3 Things We Learned About Our Body in 2016

Repeated dieting makes you chubby; cancer is even deadlier if you don't have many friends; and monkeys have mouths capable of speaking English.

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Every month, we report on three body-related scientific discoveries, but as 2016 draws to a close, we’re looking at some of the biggest stories to come out this year. Keep an eye out for our other pieces focusing on our hair, our brains and, yes, our genitals, but for now, here are three body-related stories that made us sit up and take notice.

Repeated Dieting Just Makes You Fatter

Not seeing results from that 90 day low-calorie diet? According to a study published in the journal Evolution, Medicine and Public Health, repeated dieting may actually add to your gut. That’s because the brain interprets the diets as short famines and encourages the body to pack on extra pounds for future shortages. The bodies of people who don’t diet, on the other hand, become accustomed to having a reliable food source, and so won’t store fat for the future. Surprise! Eating right-ish all of the time is better than wavering between six cashews a day one month and six cheeseburgers a day the next. Just like, deep down, you always knew.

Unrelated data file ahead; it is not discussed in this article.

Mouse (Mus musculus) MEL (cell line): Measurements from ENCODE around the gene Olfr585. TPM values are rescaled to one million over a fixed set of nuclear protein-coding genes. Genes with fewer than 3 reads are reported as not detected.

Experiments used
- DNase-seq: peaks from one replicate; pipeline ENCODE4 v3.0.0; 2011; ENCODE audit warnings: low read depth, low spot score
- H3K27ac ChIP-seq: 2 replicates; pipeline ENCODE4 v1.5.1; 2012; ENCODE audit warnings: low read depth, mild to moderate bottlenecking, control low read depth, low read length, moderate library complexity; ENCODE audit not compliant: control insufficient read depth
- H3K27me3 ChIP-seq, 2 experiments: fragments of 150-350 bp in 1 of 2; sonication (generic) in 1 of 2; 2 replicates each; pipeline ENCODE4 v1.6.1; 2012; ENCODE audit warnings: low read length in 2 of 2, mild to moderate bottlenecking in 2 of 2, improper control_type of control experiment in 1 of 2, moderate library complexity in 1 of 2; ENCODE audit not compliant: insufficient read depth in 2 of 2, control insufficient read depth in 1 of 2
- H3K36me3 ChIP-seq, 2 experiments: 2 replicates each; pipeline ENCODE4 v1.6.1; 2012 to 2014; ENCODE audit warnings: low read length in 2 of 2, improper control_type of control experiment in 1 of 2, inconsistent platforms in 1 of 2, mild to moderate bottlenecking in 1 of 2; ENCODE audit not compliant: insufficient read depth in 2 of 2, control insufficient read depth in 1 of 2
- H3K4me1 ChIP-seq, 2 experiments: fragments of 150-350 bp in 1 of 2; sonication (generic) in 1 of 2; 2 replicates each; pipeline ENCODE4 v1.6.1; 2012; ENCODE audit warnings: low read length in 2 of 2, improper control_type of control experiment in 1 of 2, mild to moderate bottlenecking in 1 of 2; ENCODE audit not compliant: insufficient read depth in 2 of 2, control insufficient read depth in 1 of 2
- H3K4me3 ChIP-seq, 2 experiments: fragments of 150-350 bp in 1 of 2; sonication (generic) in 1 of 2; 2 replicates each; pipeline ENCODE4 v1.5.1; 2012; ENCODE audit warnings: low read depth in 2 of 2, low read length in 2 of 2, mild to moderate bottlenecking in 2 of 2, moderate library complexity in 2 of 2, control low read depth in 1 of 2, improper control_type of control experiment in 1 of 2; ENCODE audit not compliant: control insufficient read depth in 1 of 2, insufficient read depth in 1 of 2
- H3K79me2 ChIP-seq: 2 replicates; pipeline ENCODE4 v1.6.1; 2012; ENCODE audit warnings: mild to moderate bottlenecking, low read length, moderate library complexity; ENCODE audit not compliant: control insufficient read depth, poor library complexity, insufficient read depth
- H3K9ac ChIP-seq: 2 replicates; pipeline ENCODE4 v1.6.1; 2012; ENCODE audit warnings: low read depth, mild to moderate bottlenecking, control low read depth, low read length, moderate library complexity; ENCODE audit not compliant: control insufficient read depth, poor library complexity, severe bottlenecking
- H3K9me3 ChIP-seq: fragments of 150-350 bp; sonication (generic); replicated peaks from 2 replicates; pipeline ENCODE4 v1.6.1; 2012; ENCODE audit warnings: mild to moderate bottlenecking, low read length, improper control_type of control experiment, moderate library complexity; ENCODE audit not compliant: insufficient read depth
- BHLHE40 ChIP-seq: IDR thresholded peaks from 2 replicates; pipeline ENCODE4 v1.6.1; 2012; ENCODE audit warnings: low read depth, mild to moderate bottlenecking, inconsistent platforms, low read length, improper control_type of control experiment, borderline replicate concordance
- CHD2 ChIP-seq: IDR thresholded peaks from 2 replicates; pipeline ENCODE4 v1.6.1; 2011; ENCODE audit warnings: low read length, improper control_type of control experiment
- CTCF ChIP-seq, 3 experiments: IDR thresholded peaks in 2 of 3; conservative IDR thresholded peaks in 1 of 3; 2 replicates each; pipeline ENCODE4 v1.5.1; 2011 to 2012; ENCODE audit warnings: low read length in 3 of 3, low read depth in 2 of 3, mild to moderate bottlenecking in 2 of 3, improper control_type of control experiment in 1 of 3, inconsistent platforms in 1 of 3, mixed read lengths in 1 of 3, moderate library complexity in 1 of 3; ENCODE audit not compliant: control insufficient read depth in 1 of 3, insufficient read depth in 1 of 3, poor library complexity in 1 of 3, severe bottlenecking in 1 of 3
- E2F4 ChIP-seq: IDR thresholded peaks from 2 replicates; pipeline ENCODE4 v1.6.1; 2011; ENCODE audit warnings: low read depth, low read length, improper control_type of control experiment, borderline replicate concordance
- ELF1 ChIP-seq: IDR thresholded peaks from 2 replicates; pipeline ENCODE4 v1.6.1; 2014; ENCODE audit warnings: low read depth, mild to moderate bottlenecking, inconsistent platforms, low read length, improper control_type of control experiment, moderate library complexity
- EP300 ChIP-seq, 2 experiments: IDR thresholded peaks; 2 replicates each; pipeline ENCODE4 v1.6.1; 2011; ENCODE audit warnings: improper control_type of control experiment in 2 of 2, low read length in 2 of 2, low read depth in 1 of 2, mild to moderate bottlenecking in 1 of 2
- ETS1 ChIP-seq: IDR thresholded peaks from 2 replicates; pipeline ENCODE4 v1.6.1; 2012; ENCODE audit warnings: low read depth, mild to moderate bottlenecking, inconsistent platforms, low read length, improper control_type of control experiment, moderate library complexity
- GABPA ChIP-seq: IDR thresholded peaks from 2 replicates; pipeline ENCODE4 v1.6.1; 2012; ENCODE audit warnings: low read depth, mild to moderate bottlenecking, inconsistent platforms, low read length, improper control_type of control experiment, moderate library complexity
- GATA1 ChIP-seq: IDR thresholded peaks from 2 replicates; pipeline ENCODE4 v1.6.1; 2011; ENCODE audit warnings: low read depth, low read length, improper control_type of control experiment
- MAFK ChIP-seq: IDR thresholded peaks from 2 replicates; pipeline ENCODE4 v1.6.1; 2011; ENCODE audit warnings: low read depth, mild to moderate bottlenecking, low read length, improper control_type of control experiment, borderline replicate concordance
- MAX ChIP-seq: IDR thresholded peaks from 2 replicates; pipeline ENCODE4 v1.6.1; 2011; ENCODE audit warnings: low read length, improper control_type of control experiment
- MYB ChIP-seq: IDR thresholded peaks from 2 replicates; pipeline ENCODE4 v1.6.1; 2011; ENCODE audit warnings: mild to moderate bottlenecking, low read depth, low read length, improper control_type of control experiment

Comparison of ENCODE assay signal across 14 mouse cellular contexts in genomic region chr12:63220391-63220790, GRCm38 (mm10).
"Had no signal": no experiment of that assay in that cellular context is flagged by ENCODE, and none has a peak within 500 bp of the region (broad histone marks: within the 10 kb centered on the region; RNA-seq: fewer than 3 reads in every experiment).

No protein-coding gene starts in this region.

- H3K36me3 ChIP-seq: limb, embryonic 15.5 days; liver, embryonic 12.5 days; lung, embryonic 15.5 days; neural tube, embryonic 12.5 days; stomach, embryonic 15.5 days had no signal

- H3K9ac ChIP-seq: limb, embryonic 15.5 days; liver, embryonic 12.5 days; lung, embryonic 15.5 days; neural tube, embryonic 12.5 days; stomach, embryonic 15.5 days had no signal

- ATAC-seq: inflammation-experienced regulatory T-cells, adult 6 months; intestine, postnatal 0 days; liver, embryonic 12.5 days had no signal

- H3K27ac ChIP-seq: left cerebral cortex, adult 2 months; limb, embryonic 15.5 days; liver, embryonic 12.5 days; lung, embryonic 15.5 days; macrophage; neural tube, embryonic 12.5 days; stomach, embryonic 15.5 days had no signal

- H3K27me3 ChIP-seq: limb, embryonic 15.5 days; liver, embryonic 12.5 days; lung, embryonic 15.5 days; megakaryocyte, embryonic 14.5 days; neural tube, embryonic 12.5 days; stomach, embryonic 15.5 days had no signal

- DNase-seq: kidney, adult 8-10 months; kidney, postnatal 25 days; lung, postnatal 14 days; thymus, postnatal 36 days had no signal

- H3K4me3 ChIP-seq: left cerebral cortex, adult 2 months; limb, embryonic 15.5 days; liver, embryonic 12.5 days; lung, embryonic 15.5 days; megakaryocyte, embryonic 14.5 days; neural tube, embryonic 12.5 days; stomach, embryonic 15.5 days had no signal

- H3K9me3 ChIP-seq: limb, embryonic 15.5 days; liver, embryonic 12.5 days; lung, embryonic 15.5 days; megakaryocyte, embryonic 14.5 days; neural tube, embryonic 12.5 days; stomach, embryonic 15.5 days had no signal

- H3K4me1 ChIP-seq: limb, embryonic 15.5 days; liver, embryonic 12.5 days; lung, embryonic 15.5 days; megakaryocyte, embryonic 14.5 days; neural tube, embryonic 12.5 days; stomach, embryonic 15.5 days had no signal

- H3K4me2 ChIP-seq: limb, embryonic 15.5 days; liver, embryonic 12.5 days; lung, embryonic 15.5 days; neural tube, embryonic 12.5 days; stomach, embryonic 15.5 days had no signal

Cancer is Even Deadlier if You’re Unpopular

A recent study of 9,267 women diagnosed with invasive breast cancer found that those with more social ties—including spouses, community ties, friendships and family members—were 43 percent less likely to have a recurrence of breast cancer, 64 percent less likely to die from breast cancer and 69 percent less likely to die from causes unrelated to breast cancer. While the researchers aren’t exactly sure why popular ladies are more likely to beat cancer, previous studies suggest that high-quality personal relationships encourage people to keep fighting, and larger social networks generally lead people to live healthier lifestyles (which gives them an advantage in the fight against cancer). Who knew having friends was worth more than just a ride to the airport?

It’s (Technically) Possible to Teach Monkeys English

After decades of believing monkeys and apes were unable to learn human speech because of their different vocal anatomy—including the larynx, tongue and lips—research using an x-ray video revealed that their mouths and throats are actually a whole lot like ours. So much so, in fact, that primates could easily speak thousands of distinct words if their brains were as developed as ours (monkeys and apes lack the neural control over their vocal tract muscles to configure them in such a way that they’re able to speak, unfortunately). Their lack of brainpower hasn’t previously stopped us from communicating with them in other ways, though: A western lowland gorilla named Koko successfully learned American Sign Language and has since adopted a cat—be prepared to sob uncontrollably while watching the video below.